Bali going quiet for 'Day of Silence'
Indonesia's bustling tourist island Bali is set to go quiet with Internet service and flights temporarily halted for a "Day of Silence", while young people get ready to pucker up.
Residents of the Hindu-dominated island stop regular daily activities for a day of meditation, fasting and introspection, an annual rite that includes elaborate beachside ceremonies and demon-like effigies.
Known locally as Nyepi, Hindus on the island are expected to stop all work and play and remain indoors Saturday, while unmarried people kiss each other as residents pour buckets of water over them in a ceremony called Omed-omedan.
Shops and tourist attractions will be closed for the day although public services including hospitals are to remain open.
On Friday, effigies known as Ogoh-Ogoh, which represent demons, will be paraded through the streets before they're burned to symbolise renewal and purification.
In the days leading up to the festival, observers dressed in white perform the Melasti ritual that includes a procession to the beach where they perform ceremonies involving traditional daggers.
Non-Hindus, including the tourists who flock to the tropical paradise, are asked to stay in their homes or hotels.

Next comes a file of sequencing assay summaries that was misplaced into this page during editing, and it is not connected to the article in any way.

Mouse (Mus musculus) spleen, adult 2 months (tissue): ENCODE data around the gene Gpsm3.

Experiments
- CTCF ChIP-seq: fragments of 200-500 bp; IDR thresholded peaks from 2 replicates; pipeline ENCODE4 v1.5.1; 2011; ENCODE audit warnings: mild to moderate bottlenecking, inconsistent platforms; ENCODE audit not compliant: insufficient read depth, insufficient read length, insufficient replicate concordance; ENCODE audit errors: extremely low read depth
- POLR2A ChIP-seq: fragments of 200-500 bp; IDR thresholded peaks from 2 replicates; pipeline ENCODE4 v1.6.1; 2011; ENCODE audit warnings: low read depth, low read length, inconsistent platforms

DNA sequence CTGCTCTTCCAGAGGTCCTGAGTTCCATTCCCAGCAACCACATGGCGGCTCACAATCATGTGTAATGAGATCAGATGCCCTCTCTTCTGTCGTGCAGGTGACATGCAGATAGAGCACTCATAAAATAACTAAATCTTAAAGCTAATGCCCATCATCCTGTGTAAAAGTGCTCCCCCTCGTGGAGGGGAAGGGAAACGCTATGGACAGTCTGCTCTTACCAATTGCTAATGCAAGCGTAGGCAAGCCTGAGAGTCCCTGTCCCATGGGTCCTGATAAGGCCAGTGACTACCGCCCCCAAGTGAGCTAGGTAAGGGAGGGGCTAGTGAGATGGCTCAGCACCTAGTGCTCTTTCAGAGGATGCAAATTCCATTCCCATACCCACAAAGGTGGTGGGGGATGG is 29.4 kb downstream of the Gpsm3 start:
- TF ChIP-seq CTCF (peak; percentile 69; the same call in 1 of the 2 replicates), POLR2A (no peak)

Cars and motorcycles are not allowed on the road except in the case of an emergency, while lights inside homes and street lights are switched off.
Mobile internet providers have been asked to shut down service, except for essential public services.
Ngurah Rai international airport will be shuttered for 24 hours starting from 6:00 am local time Saturday(2300 GMT Friday), affecting about 480 flights, including nearly 240 international flights.
"Many tourists actually came specifically to experience the quietness and the serenity of Nyepi," airport spokesman Yanus Suprayogi told AFP.
Indonesia is a Muslim-majority country but more than 80 percent of Bali's population identify as Hindu who practice a local version of the religion.
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